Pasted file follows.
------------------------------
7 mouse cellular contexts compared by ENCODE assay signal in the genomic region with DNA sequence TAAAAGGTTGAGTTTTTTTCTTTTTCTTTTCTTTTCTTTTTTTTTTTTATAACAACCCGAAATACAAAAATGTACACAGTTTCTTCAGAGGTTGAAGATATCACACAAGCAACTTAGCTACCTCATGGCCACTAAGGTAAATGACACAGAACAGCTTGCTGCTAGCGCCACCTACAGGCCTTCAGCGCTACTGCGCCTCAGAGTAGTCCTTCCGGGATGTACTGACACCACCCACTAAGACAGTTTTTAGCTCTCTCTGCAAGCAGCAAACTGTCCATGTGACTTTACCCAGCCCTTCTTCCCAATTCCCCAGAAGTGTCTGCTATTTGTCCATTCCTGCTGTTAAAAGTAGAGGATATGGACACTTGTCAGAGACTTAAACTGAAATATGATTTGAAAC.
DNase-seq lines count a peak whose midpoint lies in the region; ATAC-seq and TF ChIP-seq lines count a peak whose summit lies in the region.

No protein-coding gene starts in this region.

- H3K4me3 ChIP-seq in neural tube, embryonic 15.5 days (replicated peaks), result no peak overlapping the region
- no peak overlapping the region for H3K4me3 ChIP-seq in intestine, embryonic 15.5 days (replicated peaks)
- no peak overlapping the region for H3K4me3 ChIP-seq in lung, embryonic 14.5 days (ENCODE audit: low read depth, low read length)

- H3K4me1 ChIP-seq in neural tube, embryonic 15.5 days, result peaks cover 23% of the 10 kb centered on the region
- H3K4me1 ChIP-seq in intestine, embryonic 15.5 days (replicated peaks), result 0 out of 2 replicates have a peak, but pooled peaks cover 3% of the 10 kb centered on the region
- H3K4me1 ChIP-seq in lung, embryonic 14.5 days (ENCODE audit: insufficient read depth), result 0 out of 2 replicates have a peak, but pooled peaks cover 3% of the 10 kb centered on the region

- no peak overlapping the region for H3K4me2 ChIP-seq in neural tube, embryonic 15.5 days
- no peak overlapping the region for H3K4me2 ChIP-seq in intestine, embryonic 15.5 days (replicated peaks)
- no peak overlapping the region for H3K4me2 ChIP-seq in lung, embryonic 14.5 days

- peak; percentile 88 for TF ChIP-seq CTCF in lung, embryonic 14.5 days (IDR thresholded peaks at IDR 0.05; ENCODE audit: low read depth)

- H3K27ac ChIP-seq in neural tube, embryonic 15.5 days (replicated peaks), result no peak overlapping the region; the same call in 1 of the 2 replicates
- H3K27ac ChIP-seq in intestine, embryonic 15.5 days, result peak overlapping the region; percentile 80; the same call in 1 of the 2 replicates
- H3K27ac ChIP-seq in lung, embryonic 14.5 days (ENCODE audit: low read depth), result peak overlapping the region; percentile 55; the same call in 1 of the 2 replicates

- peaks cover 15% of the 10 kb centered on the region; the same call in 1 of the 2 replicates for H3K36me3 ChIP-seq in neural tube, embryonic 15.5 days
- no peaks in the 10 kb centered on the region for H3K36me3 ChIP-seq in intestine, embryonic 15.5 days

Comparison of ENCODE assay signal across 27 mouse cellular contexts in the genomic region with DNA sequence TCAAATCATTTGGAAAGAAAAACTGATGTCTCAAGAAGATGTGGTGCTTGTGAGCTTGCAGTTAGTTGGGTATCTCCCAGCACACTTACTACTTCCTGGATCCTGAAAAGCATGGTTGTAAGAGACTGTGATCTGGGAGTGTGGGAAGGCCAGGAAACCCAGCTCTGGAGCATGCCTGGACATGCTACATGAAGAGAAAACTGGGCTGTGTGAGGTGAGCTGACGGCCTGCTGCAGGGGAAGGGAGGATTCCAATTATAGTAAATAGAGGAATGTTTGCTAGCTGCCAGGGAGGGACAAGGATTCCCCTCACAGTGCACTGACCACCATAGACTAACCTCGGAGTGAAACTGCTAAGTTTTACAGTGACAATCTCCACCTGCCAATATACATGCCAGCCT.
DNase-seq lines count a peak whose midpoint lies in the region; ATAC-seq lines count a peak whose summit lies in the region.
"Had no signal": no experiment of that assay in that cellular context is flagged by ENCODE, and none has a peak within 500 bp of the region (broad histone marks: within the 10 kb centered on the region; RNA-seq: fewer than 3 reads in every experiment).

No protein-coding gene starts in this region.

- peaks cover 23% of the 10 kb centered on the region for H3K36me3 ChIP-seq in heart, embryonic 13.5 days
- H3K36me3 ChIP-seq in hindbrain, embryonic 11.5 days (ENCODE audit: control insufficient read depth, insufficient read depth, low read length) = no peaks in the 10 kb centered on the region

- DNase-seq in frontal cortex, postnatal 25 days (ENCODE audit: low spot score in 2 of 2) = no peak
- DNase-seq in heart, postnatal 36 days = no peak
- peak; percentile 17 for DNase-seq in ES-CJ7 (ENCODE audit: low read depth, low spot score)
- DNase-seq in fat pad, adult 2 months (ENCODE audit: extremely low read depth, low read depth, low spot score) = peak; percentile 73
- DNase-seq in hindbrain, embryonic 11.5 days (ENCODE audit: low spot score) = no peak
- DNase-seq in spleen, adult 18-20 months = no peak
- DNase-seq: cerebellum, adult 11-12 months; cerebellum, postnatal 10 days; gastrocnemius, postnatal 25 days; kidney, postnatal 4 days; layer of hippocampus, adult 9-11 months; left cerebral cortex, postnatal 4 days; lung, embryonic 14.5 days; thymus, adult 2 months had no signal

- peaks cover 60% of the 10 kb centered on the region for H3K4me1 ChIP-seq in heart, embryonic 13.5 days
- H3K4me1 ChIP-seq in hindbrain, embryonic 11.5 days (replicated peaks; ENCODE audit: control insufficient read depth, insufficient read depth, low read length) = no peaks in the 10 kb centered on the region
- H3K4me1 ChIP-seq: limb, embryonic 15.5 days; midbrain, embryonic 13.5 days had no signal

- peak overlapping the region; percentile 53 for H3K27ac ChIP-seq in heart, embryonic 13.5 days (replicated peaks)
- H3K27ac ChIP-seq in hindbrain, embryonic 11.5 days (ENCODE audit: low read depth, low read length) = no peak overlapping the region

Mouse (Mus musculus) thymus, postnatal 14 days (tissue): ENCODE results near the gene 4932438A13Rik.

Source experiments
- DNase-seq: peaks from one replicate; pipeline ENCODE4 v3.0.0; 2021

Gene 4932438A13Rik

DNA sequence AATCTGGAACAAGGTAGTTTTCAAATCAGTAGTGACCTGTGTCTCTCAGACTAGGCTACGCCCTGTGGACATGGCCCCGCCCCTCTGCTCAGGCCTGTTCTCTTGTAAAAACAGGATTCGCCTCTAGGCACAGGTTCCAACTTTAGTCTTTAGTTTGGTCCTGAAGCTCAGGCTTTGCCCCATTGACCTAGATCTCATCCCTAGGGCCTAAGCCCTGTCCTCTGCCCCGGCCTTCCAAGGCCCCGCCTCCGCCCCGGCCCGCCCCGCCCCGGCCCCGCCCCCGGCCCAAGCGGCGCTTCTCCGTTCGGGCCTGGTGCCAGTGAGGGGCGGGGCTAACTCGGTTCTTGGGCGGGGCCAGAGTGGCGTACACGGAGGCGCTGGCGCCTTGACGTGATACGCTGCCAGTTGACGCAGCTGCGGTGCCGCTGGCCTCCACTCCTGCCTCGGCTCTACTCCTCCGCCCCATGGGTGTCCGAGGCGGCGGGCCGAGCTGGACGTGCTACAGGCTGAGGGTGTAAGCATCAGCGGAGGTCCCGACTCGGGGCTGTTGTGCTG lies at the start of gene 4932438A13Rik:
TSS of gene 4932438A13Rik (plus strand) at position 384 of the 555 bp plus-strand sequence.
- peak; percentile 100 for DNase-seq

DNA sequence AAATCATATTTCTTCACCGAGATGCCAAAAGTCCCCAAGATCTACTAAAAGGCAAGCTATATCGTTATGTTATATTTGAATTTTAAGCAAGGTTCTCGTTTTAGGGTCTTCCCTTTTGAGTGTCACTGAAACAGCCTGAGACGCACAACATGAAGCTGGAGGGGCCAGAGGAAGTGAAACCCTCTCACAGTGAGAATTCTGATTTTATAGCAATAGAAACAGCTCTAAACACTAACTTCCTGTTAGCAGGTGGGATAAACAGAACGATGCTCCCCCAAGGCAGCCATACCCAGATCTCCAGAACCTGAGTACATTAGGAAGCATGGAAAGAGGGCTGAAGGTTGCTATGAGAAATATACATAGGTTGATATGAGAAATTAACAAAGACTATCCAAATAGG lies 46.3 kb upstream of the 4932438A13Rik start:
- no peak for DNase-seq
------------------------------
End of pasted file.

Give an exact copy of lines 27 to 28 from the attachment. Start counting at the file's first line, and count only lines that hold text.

- peak; percentile 17 for DNase-seq in ES-CJ7 (ENCODE audit: low read depth, low spot score)
- DNase-seq in fat pad, adult 2 months (ENCODE audit: extremely low read depth, low read depth, low spot score) = peak; percentile 73